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The Cistercian order, which had its origins in the late eleventh century, transformed the spiritual landscape of western Europe. The order's insistence on a return to the austerity and simplicity that had originally informed Benedictine life reenergized monasticism, spawning hundreds of new abbeys within decades. By the beginning of the thirteenth century, the Cistercians dominated monastic life, surpassing their black-robed predecessors in terms of popularity and replacing them among patrons as favored recipients of donations. Yet, while a sizable body of historiography exists concerning the ability of men's houses to translate this appeal into spiritual and material success, questions remain regarding the order's female members. In particular, some scholars have constructed a narrative of financial difficulties and eventual decline for Cistercian nunneries, one that began in the thirteenth century and accelerated throughout the late Middle Ages. According to this narrative, such difficulties, by-products of the secondary status of religious women, manifested themselves in small monastic complexes and limited patrimonies. In her work on English Cistercians, Sally Thompson argues that religious women were dependent upon men because of their inferior position in medieval society and generally lacked a true religious vocation, characteristics that led to smaller, impoverished houses. Cistercian nunneries are portrayed in monastic histories as constantly struggling and are often “lumped together as being poor, scandalous, passive institutions which were eschewed by medieval patrons.” The majority of their houses are characterized by modern historians as enjoying a perilous existence at best, permanently poised on the brink of extinction and beset by a host of financial and spiritual difficulties.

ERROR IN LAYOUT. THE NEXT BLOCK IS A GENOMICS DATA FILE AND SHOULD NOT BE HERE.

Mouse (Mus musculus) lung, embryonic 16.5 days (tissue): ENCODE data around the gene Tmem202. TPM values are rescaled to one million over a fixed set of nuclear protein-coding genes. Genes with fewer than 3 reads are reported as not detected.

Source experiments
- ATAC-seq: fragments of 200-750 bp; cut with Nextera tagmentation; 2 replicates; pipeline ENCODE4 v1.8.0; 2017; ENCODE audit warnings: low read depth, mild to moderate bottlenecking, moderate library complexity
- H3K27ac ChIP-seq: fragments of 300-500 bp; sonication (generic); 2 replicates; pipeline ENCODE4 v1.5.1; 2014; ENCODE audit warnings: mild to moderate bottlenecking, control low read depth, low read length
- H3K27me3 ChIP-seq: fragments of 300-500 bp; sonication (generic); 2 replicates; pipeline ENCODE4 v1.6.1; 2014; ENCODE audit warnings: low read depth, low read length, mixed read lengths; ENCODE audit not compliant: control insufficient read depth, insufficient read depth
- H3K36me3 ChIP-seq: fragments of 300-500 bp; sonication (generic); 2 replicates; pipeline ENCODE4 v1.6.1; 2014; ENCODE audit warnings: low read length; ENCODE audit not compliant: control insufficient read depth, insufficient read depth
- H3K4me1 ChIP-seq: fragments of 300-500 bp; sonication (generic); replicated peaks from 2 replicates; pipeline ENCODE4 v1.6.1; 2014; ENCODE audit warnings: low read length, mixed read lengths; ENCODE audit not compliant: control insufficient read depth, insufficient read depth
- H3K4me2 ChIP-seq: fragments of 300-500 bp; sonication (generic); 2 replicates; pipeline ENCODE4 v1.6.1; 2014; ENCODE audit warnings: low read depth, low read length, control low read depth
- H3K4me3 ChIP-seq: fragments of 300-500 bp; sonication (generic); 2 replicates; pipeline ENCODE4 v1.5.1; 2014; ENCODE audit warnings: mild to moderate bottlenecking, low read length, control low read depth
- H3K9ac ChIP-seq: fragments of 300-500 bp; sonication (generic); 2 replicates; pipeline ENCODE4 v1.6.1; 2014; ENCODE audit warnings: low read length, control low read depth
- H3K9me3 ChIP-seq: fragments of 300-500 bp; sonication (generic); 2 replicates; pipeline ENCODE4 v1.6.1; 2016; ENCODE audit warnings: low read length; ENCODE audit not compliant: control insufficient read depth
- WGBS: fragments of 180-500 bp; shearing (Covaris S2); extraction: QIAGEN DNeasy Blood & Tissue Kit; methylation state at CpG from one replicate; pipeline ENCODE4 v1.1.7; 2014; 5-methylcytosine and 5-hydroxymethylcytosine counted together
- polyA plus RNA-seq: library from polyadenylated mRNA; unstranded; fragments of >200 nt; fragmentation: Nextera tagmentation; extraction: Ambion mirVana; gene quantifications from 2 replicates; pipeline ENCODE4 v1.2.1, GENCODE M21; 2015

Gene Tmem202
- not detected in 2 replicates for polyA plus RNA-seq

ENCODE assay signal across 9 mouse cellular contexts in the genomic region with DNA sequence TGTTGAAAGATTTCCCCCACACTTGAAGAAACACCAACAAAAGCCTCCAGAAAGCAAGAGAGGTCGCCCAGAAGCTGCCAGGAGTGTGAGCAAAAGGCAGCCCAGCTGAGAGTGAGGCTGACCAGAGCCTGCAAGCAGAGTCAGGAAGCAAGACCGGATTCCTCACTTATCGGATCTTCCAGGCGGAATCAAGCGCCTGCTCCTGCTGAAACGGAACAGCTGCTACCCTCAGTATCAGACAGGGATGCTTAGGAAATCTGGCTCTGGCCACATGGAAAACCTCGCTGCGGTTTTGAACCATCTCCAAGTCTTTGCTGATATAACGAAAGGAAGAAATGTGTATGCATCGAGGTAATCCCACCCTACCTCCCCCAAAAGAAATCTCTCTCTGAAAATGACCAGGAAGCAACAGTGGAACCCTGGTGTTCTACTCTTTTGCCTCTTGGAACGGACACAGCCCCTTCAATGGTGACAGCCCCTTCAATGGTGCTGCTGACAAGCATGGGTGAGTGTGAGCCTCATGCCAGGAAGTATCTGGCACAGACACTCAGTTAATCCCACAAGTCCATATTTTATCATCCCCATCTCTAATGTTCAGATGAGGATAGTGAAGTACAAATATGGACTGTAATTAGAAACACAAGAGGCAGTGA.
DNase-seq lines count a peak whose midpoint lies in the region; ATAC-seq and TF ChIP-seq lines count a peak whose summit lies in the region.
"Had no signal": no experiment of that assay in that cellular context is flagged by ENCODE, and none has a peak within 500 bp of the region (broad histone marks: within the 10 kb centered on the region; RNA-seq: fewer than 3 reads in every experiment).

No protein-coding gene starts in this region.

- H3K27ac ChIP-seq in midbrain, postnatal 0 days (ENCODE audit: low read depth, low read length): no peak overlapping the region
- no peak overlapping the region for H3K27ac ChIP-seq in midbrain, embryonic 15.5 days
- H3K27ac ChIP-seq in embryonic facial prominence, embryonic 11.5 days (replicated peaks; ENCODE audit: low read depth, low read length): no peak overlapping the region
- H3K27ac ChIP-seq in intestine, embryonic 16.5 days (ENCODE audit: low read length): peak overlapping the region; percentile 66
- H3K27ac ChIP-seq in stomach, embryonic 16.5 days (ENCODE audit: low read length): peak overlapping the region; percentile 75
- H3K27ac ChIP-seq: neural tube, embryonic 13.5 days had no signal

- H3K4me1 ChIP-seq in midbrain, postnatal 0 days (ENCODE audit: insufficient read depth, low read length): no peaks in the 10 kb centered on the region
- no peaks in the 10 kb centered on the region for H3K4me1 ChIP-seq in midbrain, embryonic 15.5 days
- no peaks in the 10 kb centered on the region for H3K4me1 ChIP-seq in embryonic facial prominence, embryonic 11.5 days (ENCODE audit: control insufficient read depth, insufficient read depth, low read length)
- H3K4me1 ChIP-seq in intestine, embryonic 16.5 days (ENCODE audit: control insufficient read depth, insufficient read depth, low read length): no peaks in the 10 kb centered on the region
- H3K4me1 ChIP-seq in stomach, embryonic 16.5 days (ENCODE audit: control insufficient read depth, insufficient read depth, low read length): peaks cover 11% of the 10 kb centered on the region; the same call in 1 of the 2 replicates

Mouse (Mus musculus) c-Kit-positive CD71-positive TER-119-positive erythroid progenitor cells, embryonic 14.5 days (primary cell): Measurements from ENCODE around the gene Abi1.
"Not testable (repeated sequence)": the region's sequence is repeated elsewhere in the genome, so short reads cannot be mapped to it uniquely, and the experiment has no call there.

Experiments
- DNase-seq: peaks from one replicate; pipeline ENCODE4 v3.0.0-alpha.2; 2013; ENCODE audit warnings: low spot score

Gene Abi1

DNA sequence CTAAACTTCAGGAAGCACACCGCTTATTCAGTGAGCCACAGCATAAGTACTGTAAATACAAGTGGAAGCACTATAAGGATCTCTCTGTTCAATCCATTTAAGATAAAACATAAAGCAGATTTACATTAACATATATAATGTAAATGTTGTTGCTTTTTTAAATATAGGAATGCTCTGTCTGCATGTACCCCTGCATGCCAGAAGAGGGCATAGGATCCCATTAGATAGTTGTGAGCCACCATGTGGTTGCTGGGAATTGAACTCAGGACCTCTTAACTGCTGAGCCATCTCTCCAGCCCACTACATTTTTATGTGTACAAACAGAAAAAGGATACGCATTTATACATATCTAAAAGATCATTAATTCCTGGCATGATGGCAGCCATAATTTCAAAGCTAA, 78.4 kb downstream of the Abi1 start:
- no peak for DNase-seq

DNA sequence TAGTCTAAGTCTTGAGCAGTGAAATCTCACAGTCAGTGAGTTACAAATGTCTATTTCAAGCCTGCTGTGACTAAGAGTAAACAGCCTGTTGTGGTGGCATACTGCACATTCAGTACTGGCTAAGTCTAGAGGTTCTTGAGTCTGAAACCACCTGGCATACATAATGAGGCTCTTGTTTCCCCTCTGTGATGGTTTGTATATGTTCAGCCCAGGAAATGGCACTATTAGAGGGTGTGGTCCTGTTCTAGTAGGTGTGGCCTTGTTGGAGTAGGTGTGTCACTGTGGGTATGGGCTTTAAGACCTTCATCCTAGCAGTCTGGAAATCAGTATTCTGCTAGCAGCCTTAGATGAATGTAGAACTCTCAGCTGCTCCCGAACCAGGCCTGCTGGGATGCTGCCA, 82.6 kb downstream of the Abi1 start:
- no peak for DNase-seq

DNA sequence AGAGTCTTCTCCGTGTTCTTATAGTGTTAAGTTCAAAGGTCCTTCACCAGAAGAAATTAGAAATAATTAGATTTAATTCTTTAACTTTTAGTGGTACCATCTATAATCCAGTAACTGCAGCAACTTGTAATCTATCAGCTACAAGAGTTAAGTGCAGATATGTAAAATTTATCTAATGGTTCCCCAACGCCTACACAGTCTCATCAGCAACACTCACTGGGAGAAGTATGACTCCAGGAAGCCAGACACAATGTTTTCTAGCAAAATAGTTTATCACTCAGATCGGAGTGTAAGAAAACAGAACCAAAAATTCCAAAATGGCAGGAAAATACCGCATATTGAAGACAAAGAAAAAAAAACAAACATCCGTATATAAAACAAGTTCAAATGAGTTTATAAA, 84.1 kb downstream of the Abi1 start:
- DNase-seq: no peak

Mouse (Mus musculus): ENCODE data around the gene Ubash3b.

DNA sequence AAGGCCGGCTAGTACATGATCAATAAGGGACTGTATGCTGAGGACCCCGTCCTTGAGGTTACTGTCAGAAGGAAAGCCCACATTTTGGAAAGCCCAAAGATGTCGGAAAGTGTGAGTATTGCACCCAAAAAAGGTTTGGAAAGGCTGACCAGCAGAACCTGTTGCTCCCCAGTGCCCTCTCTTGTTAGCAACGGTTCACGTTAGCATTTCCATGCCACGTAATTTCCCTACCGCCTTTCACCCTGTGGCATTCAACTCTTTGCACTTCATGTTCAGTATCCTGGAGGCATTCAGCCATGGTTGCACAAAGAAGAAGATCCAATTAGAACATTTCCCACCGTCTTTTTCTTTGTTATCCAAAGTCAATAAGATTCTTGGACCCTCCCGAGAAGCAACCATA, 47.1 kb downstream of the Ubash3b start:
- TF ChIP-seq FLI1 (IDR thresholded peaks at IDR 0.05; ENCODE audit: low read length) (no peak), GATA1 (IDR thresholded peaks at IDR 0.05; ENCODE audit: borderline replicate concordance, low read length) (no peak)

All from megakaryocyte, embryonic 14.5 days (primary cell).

Original Publication Citation

Jordan, E. L. (2012). Gender concerns: Monks, nuns, and patronage of the Cistercian Order in thirteenth-century Flanders and Hainaut. Speculum, 87(1), 62-94. doi:10.1017/S0038713411003861